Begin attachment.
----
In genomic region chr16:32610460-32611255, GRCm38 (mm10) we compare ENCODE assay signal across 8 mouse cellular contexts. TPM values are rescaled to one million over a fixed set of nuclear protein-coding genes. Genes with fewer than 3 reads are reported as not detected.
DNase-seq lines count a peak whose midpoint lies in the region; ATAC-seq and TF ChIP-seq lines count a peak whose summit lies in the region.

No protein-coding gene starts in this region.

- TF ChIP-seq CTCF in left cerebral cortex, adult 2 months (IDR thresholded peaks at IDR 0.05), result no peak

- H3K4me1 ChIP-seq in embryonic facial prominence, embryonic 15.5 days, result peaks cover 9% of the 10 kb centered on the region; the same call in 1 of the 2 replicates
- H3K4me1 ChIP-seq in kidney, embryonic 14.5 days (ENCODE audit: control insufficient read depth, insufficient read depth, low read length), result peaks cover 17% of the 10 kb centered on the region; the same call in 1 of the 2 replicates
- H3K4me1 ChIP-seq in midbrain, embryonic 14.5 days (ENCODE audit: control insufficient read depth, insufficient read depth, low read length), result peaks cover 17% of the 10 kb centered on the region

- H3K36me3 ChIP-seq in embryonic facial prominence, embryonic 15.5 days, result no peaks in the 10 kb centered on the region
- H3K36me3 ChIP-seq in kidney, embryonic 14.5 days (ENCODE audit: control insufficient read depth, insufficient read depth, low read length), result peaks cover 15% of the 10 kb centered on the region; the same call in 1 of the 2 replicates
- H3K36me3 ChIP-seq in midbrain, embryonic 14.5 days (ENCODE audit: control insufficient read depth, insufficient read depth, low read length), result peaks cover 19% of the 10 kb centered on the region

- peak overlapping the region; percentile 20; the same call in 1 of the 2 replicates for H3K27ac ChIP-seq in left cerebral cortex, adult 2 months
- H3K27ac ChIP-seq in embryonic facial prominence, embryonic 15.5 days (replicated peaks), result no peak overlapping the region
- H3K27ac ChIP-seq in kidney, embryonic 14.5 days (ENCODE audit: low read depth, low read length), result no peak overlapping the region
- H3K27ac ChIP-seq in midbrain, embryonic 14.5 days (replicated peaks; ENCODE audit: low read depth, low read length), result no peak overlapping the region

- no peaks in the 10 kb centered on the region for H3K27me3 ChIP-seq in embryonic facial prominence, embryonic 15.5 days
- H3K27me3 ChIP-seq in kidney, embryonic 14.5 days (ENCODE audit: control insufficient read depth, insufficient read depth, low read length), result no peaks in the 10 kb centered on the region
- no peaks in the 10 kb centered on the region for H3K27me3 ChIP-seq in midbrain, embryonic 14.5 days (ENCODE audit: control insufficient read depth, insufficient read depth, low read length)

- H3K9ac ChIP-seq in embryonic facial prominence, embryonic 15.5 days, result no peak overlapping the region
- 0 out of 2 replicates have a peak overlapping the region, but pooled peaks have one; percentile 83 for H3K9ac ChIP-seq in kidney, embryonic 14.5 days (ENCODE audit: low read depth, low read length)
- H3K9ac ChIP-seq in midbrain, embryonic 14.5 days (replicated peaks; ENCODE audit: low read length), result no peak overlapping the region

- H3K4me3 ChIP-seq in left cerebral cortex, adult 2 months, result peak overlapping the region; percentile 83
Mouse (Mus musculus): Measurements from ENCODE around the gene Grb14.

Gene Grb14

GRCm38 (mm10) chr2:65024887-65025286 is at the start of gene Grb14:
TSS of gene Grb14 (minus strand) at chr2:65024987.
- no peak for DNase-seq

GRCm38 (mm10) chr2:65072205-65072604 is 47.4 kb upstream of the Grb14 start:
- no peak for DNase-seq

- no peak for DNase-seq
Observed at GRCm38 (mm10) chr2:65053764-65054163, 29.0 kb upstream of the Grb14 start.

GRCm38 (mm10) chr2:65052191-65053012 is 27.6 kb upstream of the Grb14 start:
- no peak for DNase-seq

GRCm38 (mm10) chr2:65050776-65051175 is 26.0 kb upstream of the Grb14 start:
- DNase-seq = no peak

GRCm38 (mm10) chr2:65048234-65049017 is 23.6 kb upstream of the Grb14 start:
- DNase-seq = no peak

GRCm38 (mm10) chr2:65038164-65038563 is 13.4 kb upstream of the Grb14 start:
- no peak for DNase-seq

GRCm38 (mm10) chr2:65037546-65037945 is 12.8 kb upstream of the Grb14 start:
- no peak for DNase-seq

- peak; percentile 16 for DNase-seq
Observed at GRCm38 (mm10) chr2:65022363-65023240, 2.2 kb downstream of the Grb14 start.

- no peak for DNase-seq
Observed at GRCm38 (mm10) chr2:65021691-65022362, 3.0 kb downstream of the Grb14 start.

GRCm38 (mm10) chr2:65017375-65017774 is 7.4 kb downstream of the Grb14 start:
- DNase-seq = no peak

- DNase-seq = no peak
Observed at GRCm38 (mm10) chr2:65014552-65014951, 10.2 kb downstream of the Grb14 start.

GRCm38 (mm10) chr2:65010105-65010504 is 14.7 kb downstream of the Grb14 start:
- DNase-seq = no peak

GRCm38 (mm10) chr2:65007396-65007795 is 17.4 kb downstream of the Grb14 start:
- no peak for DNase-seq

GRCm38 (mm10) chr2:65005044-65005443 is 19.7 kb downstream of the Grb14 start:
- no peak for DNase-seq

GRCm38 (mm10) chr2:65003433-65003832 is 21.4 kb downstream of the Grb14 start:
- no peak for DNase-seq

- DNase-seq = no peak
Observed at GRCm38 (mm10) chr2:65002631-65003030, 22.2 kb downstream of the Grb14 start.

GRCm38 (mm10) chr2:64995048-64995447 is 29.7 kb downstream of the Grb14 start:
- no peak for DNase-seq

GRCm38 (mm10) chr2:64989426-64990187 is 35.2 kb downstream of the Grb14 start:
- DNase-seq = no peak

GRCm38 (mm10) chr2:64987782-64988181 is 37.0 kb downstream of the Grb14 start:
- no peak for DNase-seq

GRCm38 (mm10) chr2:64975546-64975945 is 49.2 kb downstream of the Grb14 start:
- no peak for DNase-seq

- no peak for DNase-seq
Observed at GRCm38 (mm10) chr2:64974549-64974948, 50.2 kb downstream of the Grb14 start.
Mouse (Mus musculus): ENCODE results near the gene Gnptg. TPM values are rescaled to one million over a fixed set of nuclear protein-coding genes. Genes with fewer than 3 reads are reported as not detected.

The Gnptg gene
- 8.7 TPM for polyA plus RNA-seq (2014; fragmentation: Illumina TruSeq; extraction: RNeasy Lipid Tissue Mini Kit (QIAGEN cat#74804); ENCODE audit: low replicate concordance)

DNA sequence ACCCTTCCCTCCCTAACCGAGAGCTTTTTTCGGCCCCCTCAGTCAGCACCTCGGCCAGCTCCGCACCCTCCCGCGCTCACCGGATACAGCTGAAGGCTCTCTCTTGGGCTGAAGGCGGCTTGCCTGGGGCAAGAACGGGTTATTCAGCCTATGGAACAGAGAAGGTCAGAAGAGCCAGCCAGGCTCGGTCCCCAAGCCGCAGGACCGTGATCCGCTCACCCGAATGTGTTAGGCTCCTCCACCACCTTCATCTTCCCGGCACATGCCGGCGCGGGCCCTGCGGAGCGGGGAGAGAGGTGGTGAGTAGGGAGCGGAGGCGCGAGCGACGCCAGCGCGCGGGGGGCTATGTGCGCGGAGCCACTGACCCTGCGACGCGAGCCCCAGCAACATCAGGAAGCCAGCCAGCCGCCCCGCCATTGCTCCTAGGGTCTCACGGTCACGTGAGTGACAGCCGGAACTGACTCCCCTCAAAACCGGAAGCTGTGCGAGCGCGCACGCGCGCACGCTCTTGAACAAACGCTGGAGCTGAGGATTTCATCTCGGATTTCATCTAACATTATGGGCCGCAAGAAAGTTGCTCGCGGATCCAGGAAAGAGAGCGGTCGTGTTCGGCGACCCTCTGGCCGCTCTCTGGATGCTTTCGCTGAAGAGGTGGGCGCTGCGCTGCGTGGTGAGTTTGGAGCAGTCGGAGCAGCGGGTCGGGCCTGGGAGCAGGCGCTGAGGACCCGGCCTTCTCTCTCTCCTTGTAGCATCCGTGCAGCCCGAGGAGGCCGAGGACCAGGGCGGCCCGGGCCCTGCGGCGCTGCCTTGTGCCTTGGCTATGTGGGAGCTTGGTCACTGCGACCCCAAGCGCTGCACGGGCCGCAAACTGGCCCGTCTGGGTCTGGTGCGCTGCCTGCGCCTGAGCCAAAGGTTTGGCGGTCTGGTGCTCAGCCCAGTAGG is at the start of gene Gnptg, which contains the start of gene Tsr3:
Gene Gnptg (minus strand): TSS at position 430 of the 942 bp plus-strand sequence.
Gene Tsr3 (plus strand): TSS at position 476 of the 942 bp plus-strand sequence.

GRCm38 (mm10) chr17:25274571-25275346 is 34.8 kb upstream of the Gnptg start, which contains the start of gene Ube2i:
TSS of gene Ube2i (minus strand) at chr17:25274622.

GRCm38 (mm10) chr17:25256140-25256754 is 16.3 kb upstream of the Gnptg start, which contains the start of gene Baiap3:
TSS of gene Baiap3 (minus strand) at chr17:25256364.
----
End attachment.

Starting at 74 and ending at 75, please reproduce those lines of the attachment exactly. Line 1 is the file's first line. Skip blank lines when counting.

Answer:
Gene Tsr3 (plus strand): TSS at position 476 of the 942 bp plus-strand sequence.

GRCm38 (mm10) chr17:25274571-25275346 is 34.8 kb upstream of the Gnptg start, which contains the start of gene Ube2i: